Either the bankers did not know or deliberately underplayed the scale of the problem.  The politicians, Brian Cowen and Brian Lenihan, and the top civil servants who were involved, failed to grasp what they might be getting themselves -- and the rest of us -- into.

In the end, as we now know, the total guarantee given by the state to the banks meant we had jumped into a black hole and no one knew how deep it was.  We soon learned that the amount involved -- the liabilities of the Irish banks in debts and deposits -- was close to half a trillion euro.  

A significant portion of that had been given out in toxic property loans and we ended up pumping around €64 billion into the Irish banks to make up for the losses and enable the banks to pay back their liabilities without all of them going bust.

Financing that, plus paying for our budget deficits, bankrupted the country and forced us to take the €85 billion IMF bailout in 2010.   And the repayments on that debt are now a millstone around our necks and will be for decades to come.

Coincidentally, last week's resolution of the crisis in Cyprus prompted further revelations about the disastrous bank guarantee in Ireland in 2008. 

Speaking last week in the wake of the decision to burn depositors in banks in Cyprus, the German finance minister was asked what implications this had for Ireland, where we had been forced by the EU to pay back all the bondholders and depositors in full to avoid undermining confidence in European banks.

Minister Wolfgang Schauble said that this was different and that Ireland itself had the "sole responsibility" for giving the bank guarantee in 2008.  This was very interesting because despite strenuous efforts by the media here, no one knows what happened at the all night meeting on September 30, 2008 between the bankers, the politicians and their advisers.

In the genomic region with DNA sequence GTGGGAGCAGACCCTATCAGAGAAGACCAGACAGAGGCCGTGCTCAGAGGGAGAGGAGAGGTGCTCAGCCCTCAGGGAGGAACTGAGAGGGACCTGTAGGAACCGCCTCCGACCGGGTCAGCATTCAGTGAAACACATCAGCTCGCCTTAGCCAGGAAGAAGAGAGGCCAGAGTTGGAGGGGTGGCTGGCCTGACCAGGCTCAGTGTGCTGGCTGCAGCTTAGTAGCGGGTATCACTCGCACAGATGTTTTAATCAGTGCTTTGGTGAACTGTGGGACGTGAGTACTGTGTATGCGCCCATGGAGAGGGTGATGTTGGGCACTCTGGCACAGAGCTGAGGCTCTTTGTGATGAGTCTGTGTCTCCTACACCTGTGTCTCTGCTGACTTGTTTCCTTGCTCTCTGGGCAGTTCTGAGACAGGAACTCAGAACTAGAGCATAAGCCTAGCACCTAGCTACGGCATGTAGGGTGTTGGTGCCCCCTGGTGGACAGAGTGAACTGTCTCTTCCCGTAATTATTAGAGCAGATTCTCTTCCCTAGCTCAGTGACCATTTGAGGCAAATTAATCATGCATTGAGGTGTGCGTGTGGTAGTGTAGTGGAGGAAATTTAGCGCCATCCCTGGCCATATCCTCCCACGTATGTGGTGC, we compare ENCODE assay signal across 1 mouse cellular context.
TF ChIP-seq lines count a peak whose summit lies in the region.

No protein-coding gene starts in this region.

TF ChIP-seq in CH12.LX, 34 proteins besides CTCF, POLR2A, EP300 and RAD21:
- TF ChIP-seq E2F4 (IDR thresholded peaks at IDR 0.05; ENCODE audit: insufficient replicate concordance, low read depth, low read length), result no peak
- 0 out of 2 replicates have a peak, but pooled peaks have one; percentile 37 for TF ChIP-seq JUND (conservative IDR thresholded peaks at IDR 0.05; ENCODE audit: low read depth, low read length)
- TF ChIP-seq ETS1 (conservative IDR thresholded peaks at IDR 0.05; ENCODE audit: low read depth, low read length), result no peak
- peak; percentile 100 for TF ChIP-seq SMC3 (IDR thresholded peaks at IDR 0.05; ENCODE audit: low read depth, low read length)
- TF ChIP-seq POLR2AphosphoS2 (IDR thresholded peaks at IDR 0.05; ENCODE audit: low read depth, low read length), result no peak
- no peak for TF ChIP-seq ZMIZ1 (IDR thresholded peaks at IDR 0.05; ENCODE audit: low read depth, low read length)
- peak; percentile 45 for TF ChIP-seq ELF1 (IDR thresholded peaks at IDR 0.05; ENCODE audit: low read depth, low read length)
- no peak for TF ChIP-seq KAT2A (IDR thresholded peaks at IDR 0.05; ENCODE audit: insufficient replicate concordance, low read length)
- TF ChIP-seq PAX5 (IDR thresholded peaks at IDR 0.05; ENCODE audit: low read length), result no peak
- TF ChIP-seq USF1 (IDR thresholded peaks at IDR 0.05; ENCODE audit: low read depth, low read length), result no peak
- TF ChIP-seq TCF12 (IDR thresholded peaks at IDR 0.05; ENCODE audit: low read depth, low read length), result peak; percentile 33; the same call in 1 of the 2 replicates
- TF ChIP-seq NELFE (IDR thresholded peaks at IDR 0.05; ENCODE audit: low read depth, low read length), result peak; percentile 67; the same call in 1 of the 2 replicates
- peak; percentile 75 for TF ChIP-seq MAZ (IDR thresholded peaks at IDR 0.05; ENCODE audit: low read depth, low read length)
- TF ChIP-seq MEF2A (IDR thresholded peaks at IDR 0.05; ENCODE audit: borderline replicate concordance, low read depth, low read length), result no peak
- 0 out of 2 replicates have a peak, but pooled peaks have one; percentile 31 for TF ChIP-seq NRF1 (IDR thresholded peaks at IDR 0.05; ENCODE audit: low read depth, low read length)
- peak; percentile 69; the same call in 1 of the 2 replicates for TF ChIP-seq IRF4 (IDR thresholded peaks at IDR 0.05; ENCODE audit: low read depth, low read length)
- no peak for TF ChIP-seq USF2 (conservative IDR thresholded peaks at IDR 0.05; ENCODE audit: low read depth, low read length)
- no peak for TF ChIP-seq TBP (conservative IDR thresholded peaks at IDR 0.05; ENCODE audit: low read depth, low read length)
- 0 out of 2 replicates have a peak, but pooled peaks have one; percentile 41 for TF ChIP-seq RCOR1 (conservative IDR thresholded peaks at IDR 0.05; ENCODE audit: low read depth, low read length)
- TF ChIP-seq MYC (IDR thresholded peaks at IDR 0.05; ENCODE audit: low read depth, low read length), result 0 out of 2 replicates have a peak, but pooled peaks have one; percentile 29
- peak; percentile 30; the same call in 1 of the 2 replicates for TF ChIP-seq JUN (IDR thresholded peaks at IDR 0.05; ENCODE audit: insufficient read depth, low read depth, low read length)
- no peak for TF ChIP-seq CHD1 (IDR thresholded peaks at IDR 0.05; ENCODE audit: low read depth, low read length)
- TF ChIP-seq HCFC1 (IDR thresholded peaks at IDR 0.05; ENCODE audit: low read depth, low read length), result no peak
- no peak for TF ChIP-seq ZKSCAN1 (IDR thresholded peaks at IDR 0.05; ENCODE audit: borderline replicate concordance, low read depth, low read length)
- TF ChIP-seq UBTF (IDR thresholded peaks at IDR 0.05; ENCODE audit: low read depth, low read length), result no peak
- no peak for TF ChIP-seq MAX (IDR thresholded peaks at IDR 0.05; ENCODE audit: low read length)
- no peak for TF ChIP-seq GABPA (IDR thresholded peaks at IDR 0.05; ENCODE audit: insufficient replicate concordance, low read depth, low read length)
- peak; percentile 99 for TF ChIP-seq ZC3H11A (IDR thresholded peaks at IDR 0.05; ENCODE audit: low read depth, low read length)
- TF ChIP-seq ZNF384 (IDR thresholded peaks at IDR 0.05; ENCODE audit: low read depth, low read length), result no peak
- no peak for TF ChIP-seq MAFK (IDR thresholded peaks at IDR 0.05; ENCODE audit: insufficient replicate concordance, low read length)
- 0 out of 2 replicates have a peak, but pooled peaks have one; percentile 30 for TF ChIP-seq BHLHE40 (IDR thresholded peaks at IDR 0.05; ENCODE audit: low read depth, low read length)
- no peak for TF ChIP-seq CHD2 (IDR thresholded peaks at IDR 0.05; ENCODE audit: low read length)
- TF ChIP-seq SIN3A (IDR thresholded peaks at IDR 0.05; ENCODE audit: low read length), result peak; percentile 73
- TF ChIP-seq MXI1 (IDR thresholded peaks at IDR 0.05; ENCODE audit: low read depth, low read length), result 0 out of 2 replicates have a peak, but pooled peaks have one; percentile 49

Even though this is the most important financial decision ever taken in Ireland, we have been kept completely in the dark.  Here at last was a chink of light.

Schauble stated categorically that the disastrous blanket bank guarantee was an Irish decision alone.  It was not forced on us by Germany or the European Central Bank or the IMF, as has often been suggested.  According to him, we dug our own grave.

This is a vitally important issue for Ireland because it was this decision, effectively turning the mountain of debt owed by the banks into sovereign debt owed by the Irish taxpayer, that caused us to go under.

Despite what Schauble says, we don't know how much pressure was put on Ireland at the time to give the guarantee, even if the final decision was left to us.  We do know, however, that it was an absolute condition of us getting the EU-IMF €85 billion bailout in 2010 that all depositors, bondholders and other lenders to our banks had to be paid back in full.

It was the EU view that any default by Irish banks could cause "contagion" across European banks and a possible bank run in some countries.  So us failing to pay back some big investors/depositors or imposing a haircut on bondholders was out of the question.